Group of students oppose preachers | Campus

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Preachers and anti-abortion protesters are commonplace on the Purdue campus. Usually standing outside the Wilmeth Active Learning Center or near the Memorial Mall, these protest groups broadcast messages using signs, flags or just their voices, often trying to involve students on the way. Classes.

Sometimes, however, students have said that these groups can get too aggressive by shouting obscenities at women, using inflammatory language, and even following people into their classes.

This semester, an additional concern about the presence of preachers on campus is contracting the coronavirus, with many preachers neglecting to wear masks. Several Protect Purdue violations have been documented in the Purdue University Police Department crime logs by students reporting visitors.

Purdue spokesperson Tim Doty said Protect Purdue guidelines require people to wear masks only when they are indoors or unable to maintain a distance of six feet from others outdoors.

“In the case of campus preachers, this social distancing is usually ensured when they assume a high speaking position,” Doty said. “Of course, it’s also incumbent on passers-by to keep a social distance from anyone who can exercise freedom of speech on a campus.”

PUPD officers also appeared at the scene before asking the counter-protesters to disperse because they were too “loud and disruptive,” according to Brian Lee, a sophomore at the College of Engineering.

“They’re more worried about how we react to hate than the actual hate on campus,” Lee said. “And they’re more concerned about how strongly we oppose hatred than actual hatred. What this tells us is that we weren’t strong enough and we need to be stronger.

Lee and Patrick Marcum, also a sophomore at the College of Engineering, decided to take matters into their own hands and do something for preachers on campus earlier this semester.

Lee noticed a man outside of WALC on September 1 in a neon green shirt with the words “PRO LIFE” printed in large black text. The shirt, however, was not what Lee disagreed with.

“He was holding a sign about four and a half years, five feet tall, with a bloody, fabricated depiction of an abortion,” Lee said. “It was extremely graphic, extremely gory and just not the sort of thing that should be displayed on a public campus as people try to walk to class.”

Lee said he decided to make his own makeshift cardboard sign that read, “HIS BODY, HIS CHOICE.” Lee stood next to the anti-abortion protester with his sign for several hours.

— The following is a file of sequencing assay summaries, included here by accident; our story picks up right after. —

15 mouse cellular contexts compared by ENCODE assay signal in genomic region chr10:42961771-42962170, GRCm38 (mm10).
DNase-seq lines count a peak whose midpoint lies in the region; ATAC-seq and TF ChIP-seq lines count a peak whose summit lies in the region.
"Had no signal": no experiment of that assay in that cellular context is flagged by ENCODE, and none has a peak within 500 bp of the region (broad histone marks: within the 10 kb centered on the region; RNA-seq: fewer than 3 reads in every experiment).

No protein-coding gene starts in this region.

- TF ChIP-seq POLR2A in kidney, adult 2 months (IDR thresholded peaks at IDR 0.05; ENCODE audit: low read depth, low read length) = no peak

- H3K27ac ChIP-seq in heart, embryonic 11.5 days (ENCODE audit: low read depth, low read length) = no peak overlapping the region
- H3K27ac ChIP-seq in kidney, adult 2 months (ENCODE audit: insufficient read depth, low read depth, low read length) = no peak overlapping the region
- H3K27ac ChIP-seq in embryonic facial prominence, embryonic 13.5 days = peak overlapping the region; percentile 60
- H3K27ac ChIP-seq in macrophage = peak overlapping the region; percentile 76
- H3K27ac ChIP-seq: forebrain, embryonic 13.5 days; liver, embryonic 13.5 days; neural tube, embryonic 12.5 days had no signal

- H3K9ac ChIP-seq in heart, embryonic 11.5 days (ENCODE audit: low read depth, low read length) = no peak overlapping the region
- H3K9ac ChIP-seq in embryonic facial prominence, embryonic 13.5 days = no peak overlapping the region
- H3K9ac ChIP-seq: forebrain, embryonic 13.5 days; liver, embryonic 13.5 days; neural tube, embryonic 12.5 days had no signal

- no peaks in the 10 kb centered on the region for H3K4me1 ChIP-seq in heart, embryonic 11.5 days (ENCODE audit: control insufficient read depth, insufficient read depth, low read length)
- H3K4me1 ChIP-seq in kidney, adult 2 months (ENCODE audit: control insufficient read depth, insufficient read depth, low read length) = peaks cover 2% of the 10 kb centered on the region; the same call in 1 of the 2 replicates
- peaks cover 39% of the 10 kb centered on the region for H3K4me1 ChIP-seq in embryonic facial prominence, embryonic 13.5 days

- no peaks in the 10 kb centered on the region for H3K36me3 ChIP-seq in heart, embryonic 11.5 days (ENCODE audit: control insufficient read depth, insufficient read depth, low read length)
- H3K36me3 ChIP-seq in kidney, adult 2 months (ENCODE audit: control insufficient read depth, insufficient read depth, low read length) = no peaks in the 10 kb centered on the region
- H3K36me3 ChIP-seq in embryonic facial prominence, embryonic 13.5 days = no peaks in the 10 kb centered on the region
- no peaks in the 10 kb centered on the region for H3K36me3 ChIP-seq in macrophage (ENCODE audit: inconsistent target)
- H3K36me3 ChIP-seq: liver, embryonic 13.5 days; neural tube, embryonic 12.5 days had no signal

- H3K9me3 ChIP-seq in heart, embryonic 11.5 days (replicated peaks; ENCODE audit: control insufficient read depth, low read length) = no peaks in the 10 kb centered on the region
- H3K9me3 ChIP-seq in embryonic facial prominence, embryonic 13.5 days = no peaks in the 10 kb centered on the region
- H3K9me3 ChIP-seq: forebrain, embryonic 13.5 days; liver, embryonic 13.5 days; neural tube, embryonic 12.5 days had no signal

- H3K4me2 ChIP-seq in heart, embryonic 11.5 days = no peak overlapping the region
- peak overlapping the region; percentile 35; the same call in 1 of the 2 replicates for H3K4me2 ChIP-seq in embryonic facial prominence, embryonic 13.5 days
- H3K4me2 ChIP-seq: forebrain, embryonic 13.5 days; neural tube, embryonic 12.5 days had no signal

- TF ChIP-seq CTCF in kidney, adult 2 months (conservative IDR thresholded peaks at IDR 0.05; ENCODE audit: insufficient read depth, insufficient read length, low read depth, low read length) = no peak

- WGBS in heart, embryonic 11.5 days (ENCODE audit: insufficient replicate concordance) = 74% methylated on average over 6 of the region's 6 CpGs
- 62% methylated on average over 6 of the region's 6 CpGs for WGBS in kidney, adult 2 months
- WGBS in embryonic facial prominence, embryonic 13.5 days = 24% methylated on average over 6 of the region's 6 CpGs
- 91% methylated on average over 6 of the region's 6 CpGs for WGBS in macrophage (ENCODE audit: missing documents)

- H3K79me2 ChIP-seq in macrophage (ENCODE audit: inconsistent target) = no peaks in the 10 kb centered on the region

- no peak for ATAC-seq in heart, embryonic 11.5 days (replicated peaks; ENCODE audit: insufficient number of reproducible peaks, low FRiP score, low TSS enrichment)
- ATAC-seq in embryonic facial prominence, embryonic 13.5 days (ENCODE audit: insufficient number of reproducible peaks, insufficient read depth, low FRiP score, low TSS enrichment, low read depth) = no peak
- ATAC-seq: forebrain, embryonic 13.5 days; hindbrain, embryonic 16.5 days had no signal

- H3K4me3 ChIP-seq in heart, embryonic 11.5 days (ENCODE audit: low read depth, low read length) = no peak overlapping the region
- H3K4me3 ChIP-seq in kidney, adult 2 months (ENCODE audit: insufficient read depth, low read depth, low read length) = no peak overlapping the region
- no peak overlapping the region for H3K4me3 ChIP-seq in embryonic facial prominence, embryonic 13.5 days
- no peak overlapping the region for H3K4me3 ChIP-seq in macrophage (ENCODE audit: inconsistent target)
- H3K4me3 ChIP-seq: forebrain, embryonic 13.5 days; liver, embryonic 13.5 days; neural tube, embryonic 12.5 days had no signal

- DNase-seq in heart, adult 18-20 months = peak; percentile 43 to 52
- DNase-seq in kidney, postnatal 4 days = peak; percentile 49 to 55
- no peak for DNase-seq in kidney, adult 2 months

“Silence is complicit,” he said, “and I think in this case the silence is approval. If you’re part of one of those communities where your identity, your very existence on this campus as a human being is challenged, and you walk by and don’t see anyone stand up for you, it makes you feel like that the campus does not welcome you, it gives you the impression of not being in your place.

Over time, more and more people joined Lee, all with their own signs. At the end of the protest, the group decided to form a small discussion group on Instagram.

“From there, as the preachers kept showing up, more and more people came in to help engage with these preachers,” Marcum said. “After a while it got too big for a simple standard Instagram group chat, so we created a GroupMe.”

Group chat now contains over 160 people. Marcum said the group chat is a place to alert others when preachers or protesters are on campus and discuss whether their messages are being delivered with respect or not.

Lee said the group was not trying to infringe on anyone’s right to free speech.

“We don’t agree with the beliefs they spread, but they have the right to spread them. When we get involved is when spreading their beliefs … causes students on this campus to remember traumatic experiences, when it makes students on this campus feel disabled, dehumanized, as if they are worthless. nothing, ”Lee said.

Marcum added that the aggressive tactics of preachers and protesters are not new.

“These people are used to harassing and directly following people in class. For us, this is unacceptable, ”he said. “Being followed in class, being called bitches, bitches, they’re going to hell… it’s extremely disruptive to the community here at Purdue and to the people who are trying to learn here.”

Dean of students Katie Sermersheim said Purdue had educated students during Boiler’s gold rush on free speech since 2016 with various skits, including one featuring an uninvited preacher.

She also wrote a letter to The Exponent in 2015 in which she said that while Purdue does not necessarily tolerate the messages or behavior of preachers, the University is committed to free speech.

Marcum and Lee said preachers and those with anti-abortion signage rarely wear masks unless asked.

“I don’t think I ever saw the preacher wearing a mask when we get there,” Marcum said.

Students who show up to counter protest will offer groups masks upon arrival, he said, or simply do their best to drown out what preachers say until they agree to put on masks. masks.

According to Marcum, some administrators approached preachers and protesters and urged them to put on masks a few times. Otherwise, it’s up to the students to ask these groups to cover themselves up, a notion that doesn’t suit Lee, he said.

“As students, we shouldn’t have to be the ones doing this,” he said. “The fact that students have to risk their own health to ensure that other students are protected is certainly something to be condemned.”

Lee said other students noticed the group’s actions and protests against the preachers.

“People came to us directly and told us that they were more comfortable walking in these areas… because of what we were doing,” Lee said. “I think that in itself is an indication that we have already succeeded.”



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